MAY 15, 2016 9:16 AM PDT

Mouse Model of Zika Confirms Fetal Transmission

WRITTEN BY: Carmen Leitch
Zika virus has appeared from relative obscurity to cause big epidemics in South and Central America as well as Micronesia and French Polynesia. In most cases infection with Zika virus results in a fever associated with rash and conjunctivitis that resolves on its own. However, serious neurological phenotypes can also occur, including brain inflammation (meningoencephalitis) or Guillain-Barre syndrome. 
A baby born with microcephaly in Brazil
Infection in pregnant women is a major concern, as Zika has been linked to catastrophic fetal abnormalities like microcephaly, intrauterine growth restriction (IUGR) due to placental insufficiency and spontaneous abortion. Because of this major public health concern, it is imperative to establish animal models of intrauterine Zika infection that will elucidate mechanisms of fetal transmission and expedite testing of treatments and vaccines. In addition, an in utero animal model of Zika infection will both establish causality and demonstrate clear proof that Zika is responsible for congenital defects seen in newborns.

Preliminary data suggest that Zika virus induced fetal abnormalities can occur in every trimester of pregnancy but the worst manifestations are associated with infections that occur in the first and second trimesters.

It was reported in Cell that a group at Washington University School of Medicine, Saint Louis that had previously developed an adult mouse model of Zika virus infection has now created a mouse model of in utero transmission of Zika. They used their previous adult model, mice that don’t produce or respond to Type I interferon (IFN) - a large group of proteins that are critical for immune system regulation. While adult wild-type (WT) mice did not develop illness after they were infected with a Zika, the mice that lacked the IFN response did develop severe neurological disease, associated with high viral loads in the spinal cord and brain, and also experienced high rates of death. 
ZIKV Infection Is Associated with Evidence of Apoptosis in the Fetal Brain - (A, E) Sagittal images of representative infected (A) and uninfected (E) fetal heads showing high proliferation. (B-H) Lettered box regions (B-D and F-H) are magnified in corresponding panels below. Higher levels of apoptosis (red dots) can be seen in the midbrain (B-C) and hindbrain (D) of the infected Ifnar1+/? fetus. Alternatively, low levels of physiological apoptosis are seen in the absence of infection (F-H). (I) Diagram depicting the developing E13.5 fetal brain in sagittal view.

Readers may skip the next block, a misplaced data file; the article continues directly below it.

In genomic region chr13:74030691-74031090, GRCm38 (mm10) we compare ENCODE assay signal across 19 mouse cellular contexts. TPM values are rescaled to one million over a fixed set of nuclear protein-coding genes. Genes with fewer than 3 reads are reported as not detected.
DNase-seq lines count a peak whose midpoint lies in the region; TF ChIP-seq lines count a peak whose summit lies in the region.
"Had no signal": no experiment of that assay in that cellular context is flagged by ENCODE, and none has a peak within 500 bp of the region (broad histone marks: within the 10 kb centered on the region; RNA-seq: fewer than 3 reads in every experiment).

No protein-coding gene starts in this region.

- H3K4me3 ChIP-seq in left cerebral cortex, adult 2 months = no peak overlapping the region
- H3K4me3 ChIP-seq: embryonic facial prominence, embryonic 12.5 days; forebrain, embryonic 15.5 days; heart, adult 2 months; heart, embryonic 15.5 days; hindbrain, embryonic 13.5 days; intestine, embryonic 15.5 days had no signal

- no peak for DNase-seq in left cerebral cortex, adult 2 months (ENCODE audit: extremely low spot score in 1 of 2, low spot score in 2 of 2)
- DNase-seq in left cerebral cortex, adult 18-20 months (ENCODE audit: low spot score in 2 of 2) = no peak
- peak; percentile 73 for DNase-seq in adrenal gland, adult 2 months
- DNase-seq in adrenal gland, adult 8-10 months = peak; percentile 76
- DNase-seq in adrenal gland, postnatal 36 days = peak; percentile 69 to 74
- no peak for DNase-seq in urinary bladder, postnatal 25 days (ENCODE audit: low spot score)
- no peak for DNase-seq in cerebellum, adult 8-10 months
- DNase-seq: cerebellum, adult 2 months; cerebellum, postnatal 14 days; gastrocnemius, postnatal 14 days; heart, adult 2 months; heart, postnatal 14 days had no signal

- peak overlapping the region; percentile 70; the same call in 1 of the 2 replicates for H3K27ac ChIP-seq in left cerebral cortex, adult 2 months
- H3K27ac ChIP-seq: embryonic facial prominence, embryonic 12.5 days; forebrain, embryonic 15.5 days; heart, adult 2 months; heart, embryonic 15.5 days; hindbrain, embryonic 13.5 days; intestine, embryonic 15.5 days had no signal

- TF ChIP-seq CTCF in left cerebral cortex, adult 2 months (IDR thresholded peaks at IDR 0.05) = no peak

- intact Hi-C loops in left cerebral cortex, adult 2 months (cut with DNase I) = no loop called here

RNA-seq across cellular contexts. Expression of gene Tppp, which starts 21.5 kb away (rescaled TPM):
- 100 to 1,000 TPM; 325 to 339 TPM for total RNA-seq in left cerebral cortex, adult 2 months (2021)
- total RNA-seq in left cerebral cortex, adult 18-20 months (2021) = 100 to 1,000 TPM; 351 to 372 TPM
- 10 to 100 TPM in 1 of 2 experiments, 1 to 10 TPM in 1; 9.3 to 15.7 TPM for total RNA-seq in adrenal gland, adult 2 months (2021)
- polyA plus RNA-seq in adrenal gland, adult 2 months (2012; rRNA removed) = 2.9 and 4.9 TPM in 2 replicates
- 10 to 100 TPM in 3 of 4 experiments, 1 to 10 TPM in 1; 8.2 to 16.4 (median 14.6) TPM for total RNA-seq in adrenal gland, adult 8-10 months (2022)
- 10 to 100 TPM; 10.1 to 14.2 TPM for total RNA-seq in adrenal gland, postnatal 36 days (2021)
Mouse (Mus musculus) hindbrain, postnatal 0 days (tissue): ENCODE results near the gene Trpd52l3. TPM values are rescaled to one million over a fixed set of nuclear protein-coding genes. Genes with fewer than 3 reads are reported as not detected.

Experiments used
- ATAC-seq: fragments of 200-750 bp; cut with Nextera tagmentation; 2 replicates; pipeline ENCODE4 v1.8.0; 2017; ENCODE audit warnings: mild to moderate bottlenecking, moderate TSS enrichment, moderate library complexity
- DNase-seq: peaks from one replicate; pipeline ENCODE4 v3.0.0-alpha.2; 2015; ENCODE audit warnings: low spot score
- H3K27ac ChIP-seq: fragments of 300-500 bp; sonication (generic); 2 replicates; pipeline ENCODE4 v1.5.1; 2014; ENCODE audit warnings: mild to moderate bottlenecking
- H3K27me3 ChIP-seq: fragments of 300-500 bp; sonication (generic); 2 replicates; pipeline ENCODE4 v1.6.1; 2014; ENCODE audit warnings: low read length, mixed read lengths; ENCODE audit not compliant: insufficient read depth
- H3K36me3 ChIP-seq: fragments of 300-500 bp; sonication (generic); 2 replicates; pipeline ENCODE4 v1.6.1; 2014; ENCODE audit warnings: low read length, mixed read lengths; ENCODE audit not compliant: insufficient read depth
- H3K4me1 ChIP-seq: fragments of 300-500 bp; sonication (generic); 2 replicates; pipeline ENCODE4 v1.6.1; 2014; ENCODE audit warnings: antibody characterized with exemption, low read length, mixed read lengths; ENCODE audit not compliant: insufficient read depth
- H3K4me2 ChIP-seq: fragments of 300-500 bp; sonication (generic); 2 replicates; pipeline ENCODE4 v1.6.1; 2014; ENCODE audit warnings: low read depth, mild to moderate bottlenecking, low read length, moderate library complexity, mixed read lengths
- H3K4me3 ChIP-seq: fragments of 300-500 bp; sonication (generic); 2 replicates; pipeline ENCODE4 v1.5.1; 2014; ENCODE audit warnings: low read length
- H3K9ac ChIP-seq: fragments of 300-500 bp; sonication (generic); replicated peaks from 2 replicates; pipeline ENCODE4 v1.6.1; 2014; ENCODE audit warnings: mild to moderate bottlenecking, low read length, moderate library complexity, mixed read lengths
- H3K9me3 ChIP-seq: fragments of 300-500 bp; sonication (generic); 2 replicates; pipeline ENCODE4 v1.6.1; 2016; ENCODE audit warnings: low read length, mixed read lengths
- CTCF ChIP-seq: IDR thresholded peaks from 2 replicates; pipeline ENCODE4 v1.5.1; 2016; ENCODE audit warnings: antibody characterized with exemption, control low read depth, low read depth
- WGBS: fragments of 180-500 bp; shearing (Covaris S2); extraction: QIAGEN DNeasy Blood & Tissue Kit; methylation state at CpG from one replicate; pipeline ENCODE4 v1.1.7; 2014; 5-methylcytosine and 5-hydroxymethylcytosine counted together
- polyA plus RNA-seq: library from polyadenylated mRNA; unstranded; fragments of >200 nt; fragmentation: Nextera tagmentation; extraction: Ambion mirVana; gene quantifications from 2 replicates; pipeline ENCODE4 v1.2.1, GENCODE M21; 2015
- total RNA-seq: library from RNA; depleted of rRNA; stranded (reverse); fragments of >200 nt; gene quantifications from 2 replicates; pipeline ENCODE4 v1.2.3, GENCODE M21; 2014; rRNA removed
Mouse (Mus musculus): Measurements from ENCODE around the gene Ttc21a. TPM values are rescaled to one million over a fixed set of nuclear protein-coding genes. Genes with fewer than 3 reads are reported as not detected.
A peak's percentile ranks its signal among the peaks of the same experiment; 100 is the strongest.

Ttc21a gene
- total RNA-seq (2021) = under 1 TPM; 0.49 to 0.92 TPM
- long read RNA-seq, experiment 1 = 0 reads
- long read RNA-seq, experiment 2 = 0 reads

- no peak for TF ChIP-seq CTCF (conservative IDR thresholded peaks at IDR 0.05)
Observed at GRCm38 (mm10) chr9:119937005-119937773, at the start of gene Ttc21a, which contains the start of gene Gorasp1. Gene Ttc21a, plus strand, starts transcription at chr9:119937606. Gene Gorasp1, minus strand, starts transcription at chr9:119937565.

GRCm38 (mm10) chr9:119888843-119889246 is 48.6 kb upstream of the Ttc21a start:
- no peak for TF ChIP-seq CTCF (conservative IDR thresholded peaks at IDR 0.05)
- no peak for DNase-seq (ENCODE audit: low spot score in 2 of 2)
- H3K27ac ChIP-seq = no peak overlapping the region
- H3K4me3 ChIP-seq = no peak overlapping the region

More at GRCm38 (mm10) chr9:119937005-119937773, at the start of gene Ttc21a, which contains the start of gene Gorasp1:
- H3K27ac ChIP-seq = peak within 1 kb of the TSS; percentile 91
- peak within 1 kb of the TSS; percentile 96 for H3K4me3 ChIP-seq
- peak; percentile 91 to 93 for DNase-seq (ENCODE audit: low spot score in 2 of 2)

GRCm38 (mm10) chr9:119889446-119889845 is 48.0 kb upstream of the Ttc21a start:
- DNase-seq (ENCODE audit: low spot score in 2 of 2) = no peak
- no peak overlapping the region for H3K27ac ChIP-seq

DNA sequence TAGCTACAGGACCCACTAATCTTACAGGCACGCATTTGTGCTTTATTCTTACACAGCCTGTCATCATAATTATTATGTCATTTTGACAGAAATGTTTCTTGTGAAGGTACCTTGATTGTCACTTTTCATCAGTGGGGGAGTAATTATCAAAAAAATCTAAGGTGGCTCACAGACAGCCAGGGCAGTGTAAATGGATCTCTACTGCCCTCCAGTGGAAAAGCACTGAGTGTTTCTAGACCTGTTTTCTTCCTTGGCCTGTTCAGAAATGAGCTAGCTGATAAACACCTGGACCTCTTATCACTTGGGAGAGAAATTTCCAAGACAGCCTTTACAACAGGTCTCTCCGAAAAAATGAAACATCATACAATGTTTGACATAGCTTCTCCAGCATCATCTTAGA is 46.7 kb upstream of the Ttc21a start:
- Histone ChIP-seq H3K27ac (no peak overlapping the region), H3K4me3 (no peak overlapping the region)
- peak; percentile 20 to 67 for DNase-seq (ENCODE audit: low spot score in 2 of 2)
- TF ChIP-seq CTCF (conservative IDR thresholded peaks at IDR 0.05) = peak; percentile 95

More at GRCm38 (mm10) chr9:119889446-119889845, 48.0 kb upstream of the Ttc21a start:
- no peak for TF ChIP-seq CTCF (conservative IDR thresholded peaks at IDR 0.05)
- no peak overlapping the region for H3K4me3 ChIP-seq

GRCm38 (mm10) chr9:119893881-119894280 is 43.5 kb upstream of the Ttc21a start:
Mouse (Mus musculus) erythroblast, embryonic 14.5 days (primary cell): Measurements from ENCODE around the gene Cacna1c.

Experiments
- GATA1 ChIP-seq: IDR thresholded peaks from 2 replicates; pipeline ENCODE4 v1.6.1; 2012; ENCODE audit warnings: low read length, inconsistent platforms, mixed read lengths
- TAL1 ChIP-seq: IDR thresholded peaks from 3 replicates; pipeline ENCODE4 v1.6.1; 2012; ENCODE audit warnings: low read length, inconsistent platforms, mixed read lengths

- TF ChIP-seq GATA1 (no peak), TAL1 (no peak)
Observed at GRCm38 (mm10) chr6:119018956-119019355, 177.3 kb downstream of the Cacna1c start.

The researchers bred female mice without IFN response to WT males. It was found that Zika virus infected these pregnant mice and their placenta. This resulted in damage to the placental barrier, infection of the developing fetus, placental insufficiency and IUGR. In the most serious cases, Zika infection killed the fetus. When the pregnant mice received treatment in the form of an antibody that would block the IFN effect, infection did still occur but the consequences for the fetus were far less severe.

Their findings could establish reliable models for studying the mechanisms of in utero transmission of Zika, as well as testing of candidate therapies to prevent congenital malformations. The scientists also highlight the concern that Zika infection could happen in the fetus of an otherwise healthy looking parent, with unknown neurodevelopmental consequences. Animal models of Zika virus infection during pregnancy may also provide fundamental understanding of how the placental barrier can protect the developing fetus from viral infection, and why that protection fails in the context of some pathogens.

Source: Cell
About the Author
BS
Experienced research scientist and technical expert with authorships on over 30 peer-reviewed publications, traveler to over 70 countries, published photographer and internationally-exhibited painter, volunteer trained in disaster-response, CPR and DV counseling.
You May Also Like
OCT 03, 2022
Neuroscience
A Fungus That Shrinks to Infect the Brain
OCT 03, 2022
A Fungus That Shrinks to Infect the Brain
Researchers have discovered that a fungal pathogen called Cryptococcus neoformans transforms when it enters the body, an ...
OCT 05, 2022
Cell & Molecular Biology
Researchers Discover Muscle Disease Starts Earlier Than Thought
OCT 05, 2022
Researchers Discover Muscle Disease Starts Earlier Than Thought
People with Duchenne muscular dystrophy (DMD) start to experience symptoms in early childhood. The disease is caused by ...
OCT 13, 2022
Immunology
SARS-CoV-2 Can Infect Fat Cells, Promoting Infection & Inflammation
OCT 13, 2022
SARS-CoV-2 Can Infect Fat Cells, Promoting Infection & Inflammation
SARS-CoV-2, the virus that causes COVID-19, is generally known to infect cells in the nose and respiratory tract by latc ...
OCT 23, 2022
Immunology
The Double-Edged Sword of Iron Deficiency
OCT 23, 2022
The Double-Edged Sword of Iron Deficiency
Iron is a crucial nutrient. Most of the iron in the body is contained in red blood cells, as part of hemoglobin, which i ...
NOV 11, 2022
Health & Medicine
The Biomarker That Could Help Predict Disease in Men
NOV 11, 2022
The Biomarker That Could Help Predict Disease in Men
The role of a crucial hormone called INSL3 (insulin-like peptide hormone) has been discovered, and it may help predict w ...
NOV 29, 2022
Drug Discovery & Development
75g Kale Per Day Could Keep Bone Fractures Away
NOV 29, 2022
75g Kale Per Day Could Keep Bone Fractures Away
Vitamin K1- a nutrient found in leafy greens like kale, cabbage, and spinach- may help reduce bone fracture risk in elde ...
Loading Comments...